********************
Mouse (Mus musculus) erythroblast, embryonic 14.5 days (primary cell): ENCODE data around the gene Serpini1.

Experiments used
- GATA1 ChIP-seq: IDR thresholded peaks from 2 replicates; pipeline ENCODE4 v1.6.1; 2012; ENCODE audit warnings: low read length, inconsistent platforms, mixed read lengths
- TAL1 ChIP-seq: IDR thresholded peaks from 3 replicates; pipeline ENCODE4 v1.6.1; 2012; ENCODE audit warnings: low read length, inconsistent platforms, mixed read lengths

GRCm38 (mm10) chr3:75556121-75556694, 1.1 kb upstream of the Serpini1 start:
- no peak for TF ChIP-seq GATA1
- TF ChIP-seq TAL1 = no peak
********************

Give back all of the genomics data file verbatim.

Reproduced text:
Mouse (Mus musculus) erythroblast, embryonic 14.5 days (primary cell): ENCODE data around the gene Serpini1.

Experiments used
- GATA1 ChIP-seq: IDR thresholded peaks from 2 replicates; pipeline ENCODE4 v1.6.1; 2012; ENCODE audit warnings: low read length, inconsistent platforms, mixed read lengths
- TAL1 ChIP-seq: IDR thresholded peaks from 3 replicates; pipeline ENCODE4 v1.6.1; 2012; ENCODE audit warnings: low read length, inconsistent platforms, mixed read lengths

GRCm38 (mm10) chr3:75556121-75556694, 1.1 kb upstream of the Serpini1 start:
- no peak for TF ChIP-seq GATA1
- TF ChIP-seq TAL1 = no peak